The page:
pv magazine: What is your take on reducing solar prices and manufacturing in India?
Vikalp Mundra: The rapid reduction of solar tariffs signifies that there are very few opportunities around the globe for big money to be deployed. Solar gives this opportunity to implement significant amounts and probably in the shortest period when comparing to any project of similar size. We are in an era of reducing the cost of capital and hence, the expectation of IRRs are also joining the downward race. Another important factor is the expectation of price reduction in PV modules, although the slide is being arrested now, and upward movement is visible, but nobody can predict how China will move, as they have the highest manufacturing capacity to take the world on a roller coaster ride on price.
PV manufacturing is a capital-intensive project, there are many manufacturers of modules in India, but most of them lack economies of scale. Externally a consistent policy support and clarity on various matters is absent to attract more players to risk big money in this arena.
Can you comment on the Renewable Energy Certificates (REC), and why is it a failure?
I still consider REC was an excellent concept, it gives flexibility of geography, but the following are the few reasons for its failure.
- Bad publicity of REC, the same can be attributed mostly towards non-solar RECs and that too from Cogen plants which were set up before without any consideration of REC, they suddenly became eligible for RECs. The victim is Solar REC.
- Poor enforcement of Renewable Purchase Obligations (RPOs). We as a society have an inertia to comply with rules willingly & proactively, especially if it is government owned. As there is no strict accountability of default, the majority of obligated entities (OEs) are directly, or indirectly government owned. If you analyze; most of the private OEs have complied with RPOs.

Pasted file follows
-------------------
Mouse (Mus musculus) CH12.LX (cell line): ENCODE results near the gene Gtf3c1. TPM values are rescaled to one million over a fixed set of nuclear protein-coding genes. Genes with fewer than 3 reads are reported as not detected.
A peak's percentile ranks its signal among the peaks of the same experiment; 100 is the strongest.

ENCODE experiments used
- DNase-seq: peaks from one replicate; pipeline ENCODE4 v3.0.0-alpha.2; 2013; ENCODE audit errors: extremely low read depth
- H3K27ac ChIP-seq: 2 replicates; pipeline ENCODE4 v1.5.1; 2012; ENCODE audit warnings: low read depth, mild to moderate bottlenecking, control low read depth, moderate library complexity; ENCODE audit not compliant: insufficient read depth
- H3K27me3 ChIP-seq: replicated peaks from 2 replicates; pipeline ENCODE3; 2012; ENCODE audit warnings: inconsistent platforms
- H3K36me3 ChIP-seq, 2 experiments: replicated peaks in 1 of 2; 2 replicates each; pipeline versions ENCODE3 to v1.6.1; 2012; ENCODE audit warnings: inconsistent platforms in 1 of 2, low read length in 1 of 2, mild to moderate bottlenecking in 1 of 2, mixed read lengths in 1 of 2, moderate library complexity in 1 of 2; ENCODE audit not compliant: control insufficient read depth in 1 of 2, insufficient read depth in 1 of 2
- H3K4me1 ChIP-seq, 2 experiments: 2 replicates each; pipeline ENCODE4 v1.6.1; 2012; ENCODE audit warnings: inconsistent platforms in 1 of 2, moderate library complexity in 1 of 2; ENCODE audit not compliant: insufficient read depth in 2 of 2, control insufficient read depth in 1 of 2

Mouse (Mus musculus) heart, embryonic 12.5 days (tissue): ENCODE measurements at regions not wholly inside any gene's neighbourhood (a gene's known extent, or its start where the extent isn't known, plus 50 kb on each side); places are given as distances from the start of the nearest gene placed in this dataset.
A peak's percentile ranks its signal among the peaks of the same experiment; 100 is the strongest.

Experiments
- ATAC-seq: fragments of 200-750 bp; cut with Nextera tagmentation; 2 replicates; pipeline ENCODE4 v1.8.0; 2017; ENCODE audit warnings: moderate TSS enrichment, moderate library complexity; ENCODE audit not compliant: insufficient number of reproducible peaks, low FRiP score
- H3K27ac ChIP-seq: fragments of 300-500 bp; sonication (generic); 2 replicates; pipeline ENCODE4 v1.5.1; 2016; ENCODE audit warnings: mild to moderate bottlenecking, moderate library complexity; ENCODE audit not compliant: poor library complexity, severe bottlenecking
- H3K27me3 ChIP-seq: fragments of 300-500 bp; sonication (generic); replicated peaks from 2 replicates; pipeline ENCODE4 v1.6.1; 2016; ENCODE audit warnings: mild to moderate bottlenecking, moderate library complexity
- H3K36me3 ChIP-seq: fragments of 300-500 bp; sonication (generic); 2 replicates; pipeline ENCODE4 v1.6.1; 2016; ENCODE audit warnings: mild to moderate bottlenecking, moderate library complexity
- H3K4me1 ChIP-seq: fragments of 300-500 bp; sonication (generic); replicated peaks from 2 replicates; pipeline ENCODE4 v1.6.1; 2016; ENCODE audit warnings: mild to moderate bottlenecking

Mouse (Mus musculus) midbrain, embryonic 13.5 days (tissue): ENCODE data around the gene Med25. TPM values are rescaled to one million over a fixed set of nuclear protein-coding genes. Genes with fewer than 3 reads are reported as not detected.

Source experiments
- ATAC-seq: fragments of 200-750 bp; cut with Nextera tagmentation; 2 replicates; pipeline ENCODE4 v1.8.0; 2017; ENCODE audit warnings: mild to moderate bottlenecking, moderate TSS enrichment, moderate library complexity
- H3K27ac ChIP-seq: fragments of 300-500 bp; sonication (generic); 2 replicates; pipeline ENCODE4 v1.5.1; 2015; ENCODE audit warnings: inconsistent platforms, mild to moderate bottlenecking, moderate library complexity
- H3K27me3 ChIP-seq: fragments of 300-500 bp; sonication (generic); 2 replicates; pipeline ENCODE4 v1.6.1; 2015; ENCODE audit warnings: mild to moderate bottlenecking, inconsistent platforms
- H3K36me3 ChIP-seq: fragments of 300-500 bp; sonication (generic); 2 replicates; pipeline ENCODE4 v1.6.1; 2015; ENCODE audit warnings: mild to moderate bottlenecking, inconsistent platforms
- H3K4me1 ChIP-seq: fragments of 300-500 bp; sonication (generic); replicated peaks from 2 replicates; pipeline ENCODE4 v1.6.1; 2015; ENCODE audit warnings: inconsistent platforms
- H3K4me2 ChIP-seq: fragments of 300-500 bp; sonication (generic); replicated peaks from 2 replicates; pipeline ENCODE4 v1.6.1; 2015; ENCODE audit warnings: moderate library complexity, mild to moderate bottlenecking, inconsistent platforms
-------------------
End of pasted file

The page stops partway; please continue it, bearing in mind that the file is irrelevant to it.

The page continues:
- Most of the states were Power Deficit, hence, the concept of buying a certificate vs. buying Power, the latter looks more lucrative.
- Rapid reduction of cost of Solar Modules, which made the choice of geography less important, which was the foundation for the concept of REC. With reduce cost, Solar is viable at each & every nook & corner of India.
Since India is a price driven market, where do concerns about quality rank in your project development?
We at Ujaas are very much concerned about the Quality and Safety. They are our top most consideration. Power plants are a long-term investment, and the same thought should prevail while designing a project. TCO (Total Cost of Ownership) should be on the top of an engineer’s mind, but unfortunately, sometimes few engineers compromise on it.
India has tropical climate conditions, and suffers soiling issues that can hinder the plant production; does Ujaas also provide O&M services to guard against or resolve such problems?
Dust is a big problem in India, and regular cleaning is a must to achieve the desired generation. Ujaas provide high-quality O&M service to its customers using latest technology may it be remote monitoring, thermal imaging, etc. Probably Ujaas is the only company in India who use Automatic Cleaning machines to clean PV Modules.
How much Solar-PV Ujaas has installed in India and how are the projects functioning?
Ujaas has put more than 200 MW in all its verticals Ground|Rooftop|Home. All the projects are performing at the satisfactory level.
Can you give some details about your recently signed orders for 22 MW solar rooftop installations?
Majority of it is against SECI bid to install solar rooftop plants on mainly government buildings under RESCO (Renewable Energy Service Company) model. In RESCO, the entire system is owned by the developer and the responsibility of O&M for the system lifetime (25 years) is also with the developer. Ujaas has been successful in some 5-8 states for the same. Others are state specific bids.
This content is protected by copyright and may not be reused. If you want to cooperate with us and would like to reuse some of our content, please contact: firstname.lastname@example.org.